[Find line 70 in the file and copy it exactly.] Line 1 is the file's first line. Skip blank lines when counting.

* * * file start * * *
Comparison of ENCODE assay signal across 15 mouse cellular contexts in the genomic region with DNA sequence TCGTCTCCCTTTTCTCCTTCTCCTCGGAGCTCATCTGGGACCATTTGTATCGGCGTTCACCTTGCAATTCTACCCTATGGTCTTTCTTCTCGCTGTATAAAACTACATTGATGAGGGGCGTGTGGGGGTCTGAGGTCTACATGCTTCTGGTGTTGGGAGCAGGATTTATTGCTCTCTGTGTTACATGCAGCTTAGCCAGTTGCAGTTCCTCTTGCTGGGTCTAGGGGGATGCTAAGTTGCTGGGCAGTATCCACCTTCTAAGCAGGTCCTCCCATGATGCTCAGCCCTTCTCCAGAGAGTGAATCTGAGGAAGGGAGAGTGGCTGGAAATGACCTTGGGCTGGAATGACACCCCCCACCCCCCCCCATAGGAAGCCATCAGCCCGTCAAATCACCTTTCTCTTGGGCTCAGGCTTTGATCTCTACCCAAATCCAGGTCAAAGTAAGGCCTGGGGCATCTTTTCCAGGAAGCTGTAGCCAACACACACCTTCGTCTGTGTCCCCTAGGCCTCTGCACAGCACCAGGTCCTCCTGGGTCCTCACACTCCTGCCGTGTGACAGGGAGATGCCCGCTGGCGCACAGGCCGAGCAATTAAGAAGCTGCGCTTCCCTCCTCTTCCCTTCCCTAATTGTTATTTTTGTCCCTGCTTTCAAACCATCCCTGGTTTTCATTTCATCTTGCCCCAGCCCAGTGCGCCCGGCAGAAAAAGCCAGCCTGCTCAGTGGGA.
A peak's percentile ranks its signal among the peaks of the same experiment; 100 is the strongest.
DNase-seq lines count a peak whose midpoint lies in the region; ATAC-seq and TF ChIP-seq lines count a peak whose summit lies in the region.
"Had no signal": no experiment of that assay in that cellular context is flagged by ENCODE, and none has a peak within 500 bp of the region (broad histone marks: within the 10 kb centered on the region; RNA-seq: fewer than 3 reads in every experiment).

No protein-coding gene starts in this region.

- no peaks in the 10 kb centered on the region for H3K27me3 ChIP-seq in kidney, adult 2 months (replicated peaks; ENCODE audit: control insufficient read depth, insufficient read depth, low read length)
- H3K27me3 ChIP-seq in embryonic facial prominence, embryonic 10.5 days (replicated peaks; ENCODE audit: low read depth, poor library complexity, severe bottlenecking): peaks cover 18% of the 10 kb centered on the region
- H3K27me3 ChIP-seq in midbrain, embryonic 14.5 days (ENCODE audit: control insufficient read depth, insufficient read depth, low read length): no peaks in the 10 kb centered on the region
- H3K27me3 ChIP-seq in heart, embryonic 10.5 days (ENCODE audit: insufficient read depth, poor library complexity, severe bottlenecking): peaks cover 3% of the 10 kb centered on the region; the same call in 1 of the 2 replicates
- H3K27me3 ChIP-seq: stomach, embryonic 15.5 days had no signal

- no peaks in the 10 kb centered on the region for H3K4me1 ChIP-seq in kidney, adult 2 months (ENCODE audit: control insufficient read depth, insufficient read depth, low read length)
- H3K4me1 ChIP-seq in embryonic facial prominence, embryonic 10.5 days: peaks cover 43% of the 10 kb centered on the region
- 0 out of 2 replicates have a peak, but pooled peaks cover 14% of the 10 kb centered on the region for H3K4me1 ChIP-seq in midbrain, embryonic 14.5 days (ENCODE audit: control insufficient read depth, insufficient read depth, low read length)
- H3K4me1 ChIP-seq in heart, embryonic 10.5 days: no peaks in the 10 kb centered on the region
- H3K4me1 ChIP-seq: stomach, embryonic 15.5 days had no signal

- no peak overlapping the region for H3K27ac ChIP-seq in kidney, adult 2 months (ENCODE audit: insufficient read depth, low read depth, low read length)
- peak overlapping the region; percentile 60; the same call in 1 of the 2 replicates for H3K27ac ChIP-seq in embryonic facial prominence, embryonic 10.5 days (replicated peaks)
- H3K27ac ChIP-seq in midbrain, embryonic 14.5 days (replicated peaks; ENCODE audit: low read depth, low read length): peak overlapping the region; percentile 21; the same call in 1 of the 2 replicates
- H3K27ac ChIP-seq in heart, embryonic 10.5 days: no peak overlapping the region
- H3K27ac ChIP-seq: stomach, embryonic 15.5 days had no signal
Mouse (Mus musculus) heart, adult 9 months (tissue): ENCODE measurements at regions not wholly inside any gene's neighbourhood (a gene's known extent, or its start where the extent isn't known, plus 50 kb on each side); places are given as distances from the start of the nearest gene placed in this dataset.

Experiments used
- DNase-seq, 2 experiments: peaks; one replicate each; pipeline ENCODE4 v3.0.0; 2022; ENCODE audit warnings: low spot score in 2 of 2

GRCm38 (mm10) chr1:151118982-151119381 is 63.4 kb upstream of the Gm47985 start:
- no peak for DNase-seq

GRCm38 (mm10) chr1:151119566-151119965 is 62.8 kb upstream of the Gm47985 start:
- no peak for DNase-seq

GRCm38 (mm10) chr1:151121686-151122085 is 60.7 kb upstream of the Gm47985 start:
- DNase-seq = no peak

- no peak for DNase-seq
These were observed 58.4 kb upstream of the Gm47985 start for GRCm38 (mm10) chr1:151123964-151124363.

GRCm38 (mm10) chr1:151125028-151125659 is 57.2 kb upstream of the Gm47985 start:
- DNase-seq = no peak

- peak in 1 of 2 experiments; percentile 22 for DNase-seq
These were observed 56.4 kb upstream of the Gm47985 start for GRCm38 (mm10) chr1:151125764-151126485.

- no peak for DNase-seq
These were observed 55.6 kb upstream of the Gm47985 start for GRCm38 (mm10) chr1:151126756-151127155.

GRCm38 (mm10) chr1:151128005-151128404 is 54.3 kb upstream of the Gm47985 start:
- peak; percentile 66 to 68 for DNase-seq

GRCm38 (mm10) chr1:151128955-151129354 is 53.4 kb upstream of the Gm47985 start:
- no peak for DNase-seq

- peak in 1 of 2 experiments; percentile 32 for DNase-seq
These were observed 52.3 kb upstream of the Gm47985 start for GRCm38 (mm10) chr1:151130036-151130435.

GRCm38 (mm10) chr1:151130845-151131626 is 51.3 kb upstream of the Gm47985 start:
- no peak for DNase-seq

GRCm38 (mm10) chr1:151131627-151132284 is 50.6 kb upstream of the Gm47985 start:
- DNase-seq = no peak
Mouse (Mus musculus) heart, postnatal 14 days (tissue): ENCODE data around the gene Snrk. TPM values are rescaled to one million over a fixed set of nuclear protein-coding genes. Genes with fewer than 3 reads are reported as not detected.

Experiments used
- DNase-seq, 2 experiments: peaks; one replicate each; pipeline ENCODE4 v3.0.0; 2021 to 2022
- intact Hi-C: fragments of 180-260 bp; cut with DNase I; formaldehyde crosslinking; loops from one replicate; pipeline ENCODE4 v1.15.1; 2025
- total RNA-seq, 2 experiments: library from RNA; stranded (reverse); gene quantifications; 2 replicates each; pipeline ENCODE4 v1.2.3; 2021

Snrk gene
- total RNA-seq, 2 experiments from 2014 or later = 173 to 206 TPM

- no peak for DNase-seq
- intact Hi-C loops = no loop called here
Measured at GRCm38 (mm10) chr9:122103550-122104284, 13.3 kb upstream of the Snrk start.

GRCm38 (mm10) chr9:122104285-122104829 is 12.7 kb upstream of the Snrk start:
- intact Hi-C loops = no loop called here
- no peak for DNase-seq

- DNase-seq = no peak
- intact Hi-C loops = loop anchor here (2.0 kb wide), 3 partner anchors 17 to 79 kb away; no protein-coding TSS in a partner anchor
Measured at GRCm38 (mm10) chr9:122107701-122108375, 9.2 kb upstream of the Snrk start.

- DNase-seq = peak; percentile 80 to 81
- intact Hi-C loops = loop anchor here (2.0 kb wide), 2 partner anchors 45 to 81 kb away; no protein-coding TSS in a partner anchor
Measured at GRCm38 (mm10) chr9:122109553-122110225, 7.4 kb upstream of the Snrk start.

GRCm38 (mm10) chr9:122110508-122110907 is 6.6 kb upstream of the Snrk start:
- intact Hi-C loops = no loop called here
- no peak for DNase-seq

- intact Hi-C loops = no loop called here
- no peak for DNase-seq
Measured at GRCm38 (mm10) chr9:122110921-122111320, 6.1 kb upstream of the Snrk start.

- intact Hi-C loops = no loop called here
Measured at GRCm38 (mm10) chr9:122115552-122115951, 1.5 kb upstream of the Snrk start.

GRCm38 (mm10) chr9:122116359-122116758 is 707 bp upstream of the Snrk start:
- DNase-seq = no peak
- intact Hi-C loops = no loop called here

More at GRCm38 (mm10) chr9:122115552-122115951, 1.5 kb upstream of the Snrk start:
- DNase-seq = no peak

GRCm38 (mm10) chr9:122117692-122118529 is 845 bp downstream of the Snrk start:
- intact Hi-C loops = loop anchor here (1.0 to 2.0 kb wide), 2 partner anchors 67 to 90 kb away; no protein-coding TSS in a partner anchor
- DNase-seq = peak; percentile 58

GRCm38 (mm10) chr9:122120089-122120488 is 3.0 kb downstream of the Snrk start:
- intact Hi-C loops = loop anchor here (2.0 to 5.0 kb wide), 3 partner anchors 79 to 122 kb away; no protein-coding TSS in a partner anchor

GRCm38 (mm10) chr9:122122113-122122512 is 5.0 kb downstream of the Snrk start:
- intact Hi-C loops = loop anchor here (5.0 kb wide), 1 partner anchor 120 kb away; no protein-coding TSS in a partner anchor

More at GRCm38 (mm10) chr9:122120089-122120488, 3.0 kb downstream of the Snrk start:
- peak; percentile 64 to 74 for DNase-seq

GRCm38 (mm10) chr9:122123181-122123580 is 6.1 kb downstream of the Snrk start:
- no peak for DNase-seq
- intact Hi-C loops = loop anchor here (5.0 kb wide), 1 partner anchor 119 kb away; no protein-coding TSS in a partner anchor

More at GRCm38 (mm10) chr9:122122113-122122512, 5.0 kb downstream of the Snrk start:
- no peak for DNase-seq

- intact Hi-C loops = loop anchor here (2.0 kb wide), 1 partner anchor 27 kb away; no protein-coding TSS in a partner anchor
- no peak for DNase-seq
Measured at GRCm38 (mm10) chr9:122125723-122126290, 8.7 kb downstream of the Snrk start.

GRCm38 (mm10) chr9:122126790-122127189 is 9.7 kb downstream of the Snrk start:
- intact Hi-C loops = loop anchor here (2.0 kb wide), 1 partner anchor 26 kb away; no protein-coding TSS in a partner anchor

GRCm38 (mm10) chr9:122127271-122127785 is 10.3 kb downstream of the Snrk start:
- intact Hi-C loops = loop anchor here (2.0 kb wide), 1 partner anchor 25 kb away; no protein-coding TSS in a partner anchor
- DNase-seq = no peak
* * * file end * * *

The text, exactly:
- intact Hi-C loops = no loop called here